Now none of those reclining at table realized why he said this to him.
Some thought that since Judas kept the money bag, Jesus had told him,
“Buy what we need for the feast,”
or to give something to the poor.
So Judas took the morsel and left at once. And it was night.

When he had left, Jesus said,
“Now is the Son of Man glorified, and God is glorified in him.
If God is glorified in him, God will also glorify him in himself,
and he will glorify him at once.
My children, I will be with you only a little while longer.
You will look for me, and as I told the Jews,
‘Where I go you cannot come,’ so now I say it to you.”

Simon Peter said to him, “Master, where are you going?”
Jesus answered him,
“Where I am going, you cannot follow me now,
though you will follow later.”
Peter said to him,
“Master, why can I not follow you now?
I will lay down my life for you.”
Jesus answered, “Will you lay down your life for me?
Amen, amen, I say to you, the cock will not crow
before you deny me three times.”

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Judas with his money bag

Lectio Divina For Tuesday, April 11, 2017

Reflection

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• This is the third day of Holy Week. The texts of the Gospel of these days place before us the terrible facts which will lead to the imprisonment and condemnation of Jesus. The texts not only present the decisions of the religious and civil authority against Jesus, but also the betrayal and the negotiations of the disciples which rendered possible for the authority to arrest Jesus and contributed enormously to increase the suffering of Jesus.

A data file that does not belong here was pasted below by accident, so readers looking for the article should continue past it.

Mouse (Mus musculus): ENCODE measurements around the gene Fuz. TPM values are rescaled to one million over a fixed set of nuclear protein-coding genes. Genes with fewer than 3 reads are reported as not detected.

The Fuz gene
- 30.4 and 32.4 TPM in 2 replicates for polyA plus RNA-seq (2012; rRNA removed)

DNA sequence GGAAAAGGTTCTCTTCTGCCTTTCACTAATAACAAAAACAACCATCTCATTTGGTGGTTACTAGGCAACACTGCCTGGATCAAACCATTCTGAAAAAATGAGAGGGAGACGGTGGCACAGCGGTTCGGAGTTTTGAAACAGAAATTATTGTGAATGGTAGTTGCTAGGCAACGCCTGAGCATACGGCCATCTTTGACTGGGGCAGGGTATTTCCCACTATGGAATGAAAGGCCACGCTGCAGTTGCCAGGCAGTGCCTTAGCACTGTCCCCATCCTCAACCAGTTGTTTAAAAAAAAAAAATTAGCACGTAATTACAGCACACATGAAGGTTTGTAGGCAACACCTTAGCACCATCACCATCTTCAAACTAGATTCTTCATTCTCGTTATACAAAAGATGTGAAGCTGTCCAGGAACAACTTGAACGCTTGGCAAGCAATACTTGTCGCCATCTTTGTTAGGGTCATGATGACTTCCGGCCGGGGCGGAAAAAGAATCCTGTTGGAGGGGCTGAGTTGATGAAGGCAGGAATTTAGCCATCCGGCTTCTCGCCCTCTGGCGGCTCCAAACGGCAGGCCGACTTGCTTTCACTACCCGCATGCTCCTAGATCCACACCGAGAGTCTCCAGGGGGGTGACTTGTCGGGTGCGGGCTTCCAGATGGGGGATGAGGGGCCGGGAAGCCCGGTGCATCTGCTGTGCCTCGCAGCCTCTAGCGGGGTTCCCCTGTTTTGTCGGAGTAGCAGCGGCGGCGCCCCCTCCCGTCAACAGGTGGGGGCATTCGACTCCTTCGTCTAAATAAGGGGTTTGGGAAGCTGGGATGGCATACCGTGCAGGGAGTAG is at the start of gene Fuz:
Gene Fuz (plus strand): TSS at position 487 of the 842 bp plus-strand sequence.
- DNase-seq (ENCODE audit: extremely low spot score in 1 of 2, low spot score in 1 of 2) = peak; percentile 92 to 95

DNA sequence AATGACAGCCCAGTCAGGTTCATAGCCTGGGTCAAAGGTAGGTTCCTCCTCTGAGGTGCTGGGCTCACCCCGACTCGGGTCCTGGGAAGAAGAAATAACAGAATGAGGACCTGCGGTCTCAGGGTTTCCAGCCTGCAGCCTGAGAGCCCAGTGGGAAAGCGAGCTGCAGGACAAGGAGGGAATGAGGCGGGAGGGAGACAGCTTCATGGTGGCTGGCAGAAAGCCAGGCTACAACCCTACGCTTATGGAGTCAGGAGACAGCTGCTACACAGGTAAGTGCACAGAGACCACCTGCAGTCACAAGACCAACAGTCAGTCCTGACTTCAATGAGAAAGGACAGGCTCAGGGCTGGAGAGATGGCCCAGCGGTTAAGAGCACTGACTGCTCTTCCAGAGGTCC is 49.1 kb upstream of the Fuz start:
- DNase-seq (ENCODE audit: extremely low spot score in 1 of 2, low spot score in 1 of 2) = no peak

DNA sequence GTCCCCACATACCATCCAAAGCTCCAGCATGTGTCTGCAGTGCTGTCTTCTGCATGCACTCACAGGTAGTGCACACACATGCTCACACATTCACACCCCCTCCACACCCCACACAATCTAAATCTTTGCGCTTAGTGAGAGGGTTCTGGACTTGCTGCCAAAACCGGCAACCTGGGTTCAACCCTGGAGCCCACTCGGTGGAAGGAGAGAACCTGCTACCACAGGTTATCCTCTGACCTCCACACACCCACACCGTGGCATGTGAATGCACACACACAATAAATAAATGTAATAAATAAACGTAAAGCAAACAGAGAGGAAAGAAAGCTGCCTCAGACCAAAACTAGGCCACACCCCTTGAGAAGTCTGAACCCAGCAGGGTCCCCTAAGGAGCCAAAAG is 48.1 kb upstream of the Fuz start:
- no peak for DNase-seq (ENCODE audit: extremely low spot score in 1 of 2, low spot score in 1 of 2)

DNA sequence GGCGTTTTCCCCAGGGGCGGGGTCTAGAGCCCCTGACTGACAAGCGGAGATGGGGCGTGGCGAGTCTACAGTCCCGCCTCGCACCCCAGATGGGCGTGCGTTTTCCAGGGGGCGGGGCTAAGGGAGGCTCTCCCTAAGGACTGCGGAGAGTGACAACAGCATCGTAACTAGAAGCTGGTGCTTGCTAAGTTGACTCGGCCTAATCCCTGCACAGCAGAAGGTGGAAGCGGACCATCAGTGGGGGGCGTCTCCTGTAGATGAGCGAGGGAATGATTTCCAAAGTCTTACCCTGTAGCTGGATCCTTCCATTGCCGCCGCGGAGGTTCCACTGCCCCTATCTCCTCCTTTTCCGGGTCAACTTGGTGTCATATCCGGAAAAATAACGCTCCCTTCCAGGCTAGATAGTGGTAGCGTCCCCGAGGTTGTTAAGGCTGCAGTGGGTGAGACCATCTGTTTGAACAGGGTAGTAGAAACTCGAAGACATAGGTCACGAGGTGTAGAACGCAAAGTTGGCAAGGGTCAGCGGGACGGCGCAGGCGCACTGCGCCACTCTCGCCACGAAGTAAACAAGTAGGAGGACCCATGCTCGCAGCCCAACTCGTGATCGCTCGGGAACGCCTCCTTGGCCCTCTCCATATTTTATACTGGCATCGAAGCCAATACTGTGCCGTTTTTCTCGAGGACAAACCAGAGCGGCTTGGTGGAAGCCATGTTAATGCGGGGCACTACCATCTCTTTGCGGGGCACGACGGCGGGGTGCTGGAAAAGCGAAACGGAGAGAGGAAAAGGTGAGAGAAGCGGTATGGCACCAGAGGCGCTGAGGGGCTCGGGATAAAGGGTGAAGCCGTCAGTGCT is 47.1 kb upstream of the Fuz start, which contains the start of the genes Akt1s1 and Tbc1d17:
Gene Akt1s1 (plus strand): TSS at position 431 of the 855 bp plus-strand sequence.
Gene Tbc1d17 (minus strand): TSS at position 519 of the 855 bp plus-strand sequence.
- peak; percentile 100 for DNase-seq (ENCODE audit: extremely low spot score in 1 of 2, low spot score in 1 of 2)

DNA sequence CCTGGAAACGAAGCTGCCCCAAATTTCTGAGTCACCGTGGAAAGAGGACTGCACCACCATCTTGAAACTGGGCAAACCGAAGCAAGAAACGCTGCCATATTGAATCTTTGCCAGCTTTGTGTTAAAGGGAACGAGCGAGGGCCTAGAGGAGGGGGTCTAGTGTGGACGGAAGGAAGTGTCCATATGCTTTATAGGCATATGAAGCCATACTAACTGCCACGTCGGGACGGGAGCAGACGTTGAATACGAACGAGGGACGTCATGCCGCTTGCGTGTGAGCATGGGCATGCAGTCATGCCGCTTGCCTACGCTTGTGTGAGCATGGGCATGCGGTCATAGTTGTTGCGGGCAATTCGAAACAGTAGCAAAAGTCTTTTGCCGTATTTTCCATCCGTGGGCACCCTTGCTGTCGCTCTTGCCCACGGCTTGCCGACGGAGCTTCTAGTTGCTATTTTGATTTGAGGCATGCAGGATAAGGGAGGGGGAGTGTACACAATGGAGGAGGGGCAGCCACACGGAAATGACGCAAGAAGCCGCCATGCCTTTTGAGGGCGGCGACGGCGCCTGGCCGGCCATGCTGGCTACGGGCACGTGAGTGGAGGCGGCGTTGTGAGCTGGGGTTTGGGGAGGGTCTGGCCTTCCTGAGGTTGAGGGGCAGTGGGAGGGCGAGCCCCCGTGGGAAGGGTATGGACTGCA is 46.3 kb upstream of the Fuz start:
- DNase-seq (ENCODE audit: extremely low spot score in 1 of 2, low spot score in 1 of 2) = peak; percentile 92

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• John 13, 21: The announcement of the betrayal. After having washed the feet of the disciples (Jn 13, 2-11) and having spoken about the obligation that we have of washing each other’s feet (Jn 13, 12-16), Jesus is profoundly touched. And it is no wonder. He was fulfilling that gesture of service and total gift of self, while at his side one of the disciples was planning how to betray him that same night. Jesus expresses his emotion saying: “In all truth I tell you one of you is going to betray me!” He does not say: “Judas will betray me”, but “one of you”. It is one of his group who will betray him.
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• John 13, 22-25: The reaction of the disciples. The disciples are frightened. They did not expect that declaration, that is, that one of them would be the traitor. Peter makes a sign to John to ask Jesus which of the twelve would be the traitor. This is a sign that they did not know one another well, they could not succeed in understanding who could be the traitor. A sign, that is, that the friendship among them had not as yet reached the same transparency that Jesus had with them (cf. Jn 15, 15). John reclined near Jesus and asked him: “Who is it?”